1971 Turkish military memorandum

The 1971 Turkish military memorandum (Turkish: 12 Mart Muhtırası), issued on 12 March that year, was the second military intervention to take place in the Republic of Turkey, coming 11 years after its 1960 predecessor. It is known as the "coup by memorandum", which the military delivered in lieu of sending out tanks, as it had done previously. The event came amid worsening domestic strife, but ultimately did little to halt this phenomenon.

Background

As the 1960s wore on, violence and instability plagued Turkey. An economic recession late that decade sparked a wave of social unrest marked by street demonstrations, labour strikes and political assassinations.[1] Left-wing workers' and students' movements were formed, countered on the right by Islamist and militant nationalist groups.[2] The left carried out bombing attacks, robberies and kidnappings; from the end of 1968, and increasingly during 1969 and 1970, left-wing violence was matched and surpassed by far-right violence, notably from the Grey Wolves.[3] On the political front, Prime Minister Süleyman Demirel's centre-right Justice Party government, re-elected in 1969, also experienced trouble. Various factions within his party defected to form splinter groups of their own, gradually reducing his parliamentary majority and bringing the legislative process to a halt.[1]

By January 1971, Turkey appeared to be in a state of chaos. The universities had ceased to function. Students, emulating Latin American urban guerrillas, robbed banks and kidnapped US servicemen, also attacking American targets. The homes of university professors critical of the government were bombed by neo-fascist militants. Factories were on strike and more workdays were lost between 1 January and 12 March 1971 than during any prior year. The Islamist movement had become more aggressive and its party, the National Order Party, openly rejected Atatürk and Kemalism, infuriating the armed forces.[4] Demirel's government, weakened by defections, seemed paralyzed, powerless to try to curb the campus and street violence and unable to pass any serious legislation on social and financial reform.[3]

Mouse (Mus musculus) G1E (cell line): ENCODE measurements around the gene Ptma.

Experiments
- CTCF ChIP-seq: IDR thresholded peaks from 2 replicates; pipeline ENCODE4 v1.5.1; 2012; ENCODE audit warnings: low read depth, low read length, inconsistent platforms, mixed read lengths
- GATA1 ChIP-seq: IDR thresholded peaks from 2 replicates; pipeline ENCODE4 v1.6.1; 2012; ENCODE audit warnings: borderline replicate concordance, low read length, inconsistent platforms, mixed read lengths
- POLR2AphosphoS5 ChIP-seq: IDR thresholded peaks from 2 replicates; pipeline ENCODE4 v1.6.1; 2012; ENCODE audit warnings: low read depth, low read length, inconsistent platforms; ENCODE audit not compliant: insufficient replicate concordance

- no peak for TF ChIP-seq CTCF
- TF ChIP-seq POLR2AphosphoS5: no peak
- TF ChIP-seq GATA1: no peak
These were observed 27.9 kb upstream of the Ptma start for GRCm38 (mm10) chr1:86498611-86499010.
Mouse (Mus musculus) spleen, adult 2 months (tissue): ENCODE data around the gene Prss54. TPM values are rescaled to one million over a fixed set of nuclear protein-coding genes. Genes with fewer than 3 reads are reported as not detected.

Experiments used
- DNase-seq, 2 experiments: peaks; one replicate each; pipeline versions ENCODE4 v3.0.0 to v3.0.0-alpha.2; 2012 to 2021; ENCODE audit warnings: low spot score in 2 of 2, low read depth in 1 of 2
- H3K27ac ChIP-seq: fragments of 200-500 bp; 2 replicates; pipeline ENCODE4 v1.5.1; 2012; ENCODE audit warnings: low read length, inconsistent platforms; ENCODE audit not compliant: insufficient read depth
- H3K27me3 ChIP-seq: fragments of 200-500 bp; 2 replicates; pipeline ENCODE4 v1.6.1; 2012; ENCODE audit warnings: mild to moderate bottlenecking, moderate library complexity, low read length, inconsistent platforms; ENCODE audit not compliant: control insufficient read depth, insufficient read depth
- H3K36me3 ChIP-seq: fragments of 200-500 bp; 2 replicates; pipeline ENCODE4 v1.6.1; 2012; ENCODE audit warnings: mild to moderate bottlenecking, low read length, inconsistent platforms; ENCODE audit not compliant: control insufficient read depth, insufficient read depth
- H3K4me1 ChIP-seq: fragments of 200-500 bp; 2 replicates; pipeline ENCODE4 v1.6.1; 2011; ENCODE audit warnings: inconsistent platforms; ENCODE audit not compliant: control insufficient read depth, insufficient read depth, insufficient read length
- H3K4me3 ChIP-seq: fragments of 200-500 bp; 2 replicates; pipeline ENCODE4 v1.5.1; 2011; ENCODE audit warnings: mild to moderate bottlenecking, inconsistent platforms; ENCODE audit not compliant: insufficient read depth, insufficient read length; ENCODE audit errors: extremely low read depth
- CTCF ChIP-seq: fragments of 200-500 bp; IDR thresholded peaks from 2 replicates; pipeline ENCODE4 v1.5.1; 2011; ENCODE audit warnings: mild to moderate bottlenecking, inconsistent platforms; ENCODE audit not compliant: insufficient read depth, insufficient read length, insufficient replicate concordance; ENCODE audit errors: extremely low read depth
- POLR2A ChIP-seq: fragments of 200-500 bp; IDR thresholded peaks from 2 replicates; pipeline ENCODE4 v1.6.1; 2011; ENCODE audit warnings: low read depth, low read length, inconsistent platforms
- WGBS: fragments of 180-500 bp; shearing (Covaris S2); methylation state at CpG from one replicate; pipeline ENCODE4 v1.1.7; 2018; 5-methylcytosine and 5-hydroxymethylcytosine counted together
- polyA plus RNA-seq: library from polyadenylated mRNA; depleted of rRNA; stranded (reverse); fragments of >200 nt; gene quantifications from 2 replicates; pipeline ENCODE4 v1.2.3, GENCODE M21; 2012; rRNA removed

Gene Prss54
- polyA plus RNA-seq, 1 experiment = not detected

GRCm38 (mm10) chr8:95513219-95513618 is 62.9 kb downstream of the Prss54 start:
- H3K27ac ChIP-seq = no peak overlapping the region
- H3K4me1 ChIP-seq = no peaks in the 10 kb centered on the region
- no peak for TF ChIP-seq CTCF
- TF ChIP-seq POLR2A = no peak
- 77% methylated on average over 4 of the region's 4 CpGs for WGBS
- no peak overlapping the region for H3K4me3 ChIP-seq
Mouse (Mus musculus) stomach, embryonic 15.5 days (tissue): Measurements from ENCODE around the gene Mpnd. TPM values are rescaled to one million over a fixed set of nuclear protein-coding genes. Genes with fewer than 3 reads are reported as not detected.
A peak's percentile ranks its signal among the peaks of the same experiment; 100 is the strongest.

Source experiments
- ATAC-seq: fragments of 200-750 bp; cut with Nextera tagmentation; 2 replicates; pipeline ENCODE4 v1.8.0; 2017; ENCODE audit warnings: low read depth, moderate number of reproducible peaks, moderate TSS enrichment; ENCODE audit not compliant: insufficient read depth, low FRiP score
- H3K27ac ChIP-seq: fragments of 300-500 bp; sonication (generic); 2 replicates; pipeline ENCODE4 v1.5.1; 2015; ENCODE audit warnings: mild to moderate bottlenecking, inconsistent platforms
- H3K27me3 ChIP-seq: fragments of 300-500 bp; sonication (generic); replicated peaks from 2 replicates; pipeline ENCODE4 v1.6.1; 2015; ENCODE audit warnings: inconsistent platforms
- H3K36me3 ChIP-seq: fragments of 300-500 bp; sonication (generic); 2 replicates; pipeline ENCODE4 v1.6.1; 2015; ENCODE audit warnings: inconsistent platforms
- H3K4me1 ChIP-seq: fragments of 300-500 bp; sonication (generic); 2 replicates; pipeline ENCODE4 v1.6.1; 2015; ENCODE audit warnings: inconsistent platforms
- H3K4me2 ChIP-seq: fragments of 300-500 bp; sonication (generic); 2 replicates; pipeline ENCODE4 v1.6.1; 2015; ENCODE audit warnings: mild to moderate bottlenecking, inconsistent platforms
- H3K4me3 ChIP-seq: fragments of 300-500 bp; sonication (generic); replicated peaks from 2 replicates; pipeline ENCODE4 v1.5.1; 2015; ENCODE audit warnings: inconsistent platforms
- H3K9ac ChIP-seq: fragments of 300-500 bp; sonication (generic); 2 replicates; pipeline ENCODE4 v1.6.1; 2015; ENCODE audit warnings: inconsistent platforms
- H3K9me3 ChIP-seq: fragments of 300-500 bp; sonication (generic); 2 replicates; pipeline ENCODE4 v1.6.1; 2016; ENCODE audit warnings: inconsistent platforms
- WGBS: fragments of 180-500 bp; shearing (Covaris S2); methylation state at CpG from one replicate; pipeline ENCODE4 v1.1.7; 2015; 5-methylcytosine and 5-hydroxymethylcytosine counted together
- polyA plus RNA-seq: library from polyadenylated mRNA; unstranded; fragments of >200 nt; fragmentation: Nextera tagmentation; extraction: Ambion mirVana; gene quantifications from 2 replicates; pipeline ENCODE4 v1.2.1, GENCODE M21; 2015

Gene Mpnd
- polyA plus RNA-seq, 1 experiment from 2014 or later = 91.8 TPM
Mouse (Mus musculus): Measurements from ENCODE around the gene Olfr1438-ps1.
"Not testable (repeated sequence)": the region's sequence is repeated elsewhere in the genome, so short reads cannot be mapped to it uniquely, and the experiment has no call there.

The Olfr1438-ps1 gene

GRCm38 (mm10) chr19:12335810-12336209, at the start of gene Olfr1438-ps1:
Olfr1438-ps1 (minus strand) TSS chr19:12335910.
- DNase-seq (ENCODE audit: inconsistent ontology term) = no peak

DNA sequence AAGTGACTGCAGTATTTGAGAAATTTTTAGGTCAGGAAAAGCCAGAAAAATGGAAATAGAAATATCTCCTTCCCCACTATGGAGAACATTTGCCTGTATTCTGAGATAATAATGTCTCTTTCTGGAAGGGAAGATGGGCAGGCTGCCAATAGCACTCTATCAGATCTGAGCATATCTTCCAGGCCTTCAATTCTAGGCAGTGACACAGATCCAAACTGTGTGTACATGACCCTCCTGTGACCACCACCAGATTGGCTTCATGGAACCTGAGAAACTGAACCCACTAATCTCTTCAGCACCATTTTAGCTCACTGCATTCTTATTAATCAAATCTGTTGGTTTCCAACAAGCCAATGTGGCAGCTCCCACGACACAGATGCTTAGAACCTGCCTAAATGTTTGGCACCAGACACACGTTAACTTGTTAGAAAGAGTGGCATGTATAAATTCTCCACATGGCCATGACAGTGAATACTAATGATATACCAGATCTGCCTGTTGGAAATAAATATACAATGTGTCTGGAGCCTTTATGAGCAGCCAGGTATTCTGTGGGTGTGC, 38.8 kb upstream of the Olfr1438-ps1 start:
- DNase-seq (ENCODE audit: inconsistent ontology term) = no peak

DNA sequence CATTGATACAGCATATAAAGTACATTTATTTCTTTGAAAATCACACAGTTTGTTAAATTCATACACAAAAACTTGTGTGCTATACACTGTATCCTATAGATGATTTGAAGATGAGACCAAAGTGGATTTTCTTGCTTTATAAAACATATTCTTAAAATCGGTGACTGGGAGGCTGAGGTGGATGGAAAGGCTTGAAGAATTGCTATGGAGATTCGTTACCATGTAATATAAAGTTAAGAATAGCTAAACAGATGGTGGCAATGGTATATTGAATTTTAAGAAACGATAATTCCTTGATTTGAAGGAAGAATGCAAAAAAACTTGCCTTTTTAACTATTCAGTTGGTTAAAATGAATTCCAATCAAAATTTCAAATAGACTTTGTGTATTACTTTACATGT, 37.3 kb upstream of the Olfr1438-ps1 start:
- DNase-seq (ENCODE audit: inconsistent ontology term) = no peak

Memorandum

It was in this atmosphere that on 12 March, the Chief of the General Staff, Memduh Tağmaç, handed the prime minister a memorandum, really amounting to an ultimatum by the armed forces. It demanded "the formation, within the context of democratic principles, of a strong and credible government, which will neutralise the current anarchical situation and which, inspired by Atatürk's views, will implement the reformist laws envisaged by the constitution", putting an end to the "anarchy, fratricidal strife, and social and economic unrest". If the demands were not met, the army would "exercise its constitutional duty" and take over power itself.[3][5] Demirel resigned after a three-hour meeting with his cabinet;[6] veteran politician and opposition leader İsmet İnönü sharply denounced any military meddling in politics.[3] While the precise reasons for the intervention remain disputed, there were three broad motivations behind the memorandum. First, senior commanders believed Demirel had lost his grip on power and was unable to deal with rising public disorder and political terrorism, so they wished to return order to Turkey. Second, many officers seem to have been unwilling to bear responsibility for the government's violent measures, such as the suppression of Istanbul workers' demonstrations the previous June; more radical members believed coercion alone could not stop popular unrest and Marxist revolutionary movements, and that the social and economic reformism behind the 1960 coup needed to be put into practice. Finally, a minority of senior officers concluded that progress within a liberal democratic system was impossible, and that authoritarianism would result in a more egalitarian, independent and "modern" Turkey; other officers felt they had to intervene, if only to forestall these radical elements.[7]

The coup did not come as a surprise to most Turks, but the direction it would take was uncertain, as its collective nature made it difficult to discern which faction in the armed forces had seized the initiative. The liberal intelligentsia hoped it was the radical-reformist wing led by air force commander Muhsin Batur, who favoured implementing reforms envisaged by the 1961 constitution; they were thus encouraged by the memorandum.[5] Their hopes were dashed when it turned out that the high command had taken power, animated by the spectre of a communist threat, and not a radical group of officers as in 1960. (There were rumours the high command had acted to pre-empt a similar move by junior officers; the notion was seemingly confirmed when a number of officers were retired soon afterwards.)[3] The "restoration of law and order" was given priority; in practice this meant repressing any group viewed as leftist. On the day of the coup, the public prosecutor opened a case against the Workers' Party of Turkey for carrying out communist propaganda and supporting Kurdish separatism. He also sought to close all youth organisations affiliated with Dev-Genç, the Federation of the Revolutionary Youth of Turkey, blamed for the left-wing youth violence and university and urban agitation. Police searches in offices of the teachers' union and university clubs were carried out. Such actions encouraged vigilante action by the "Idealist Hearths", the youth branch of the Nationalist Action Party; provincial teachers and Workers' Party supporters became prime targets. The principal motive for the suppression of the left seems to have been to curb trade union militancy and the demands for higher wages and better working conditions.[8]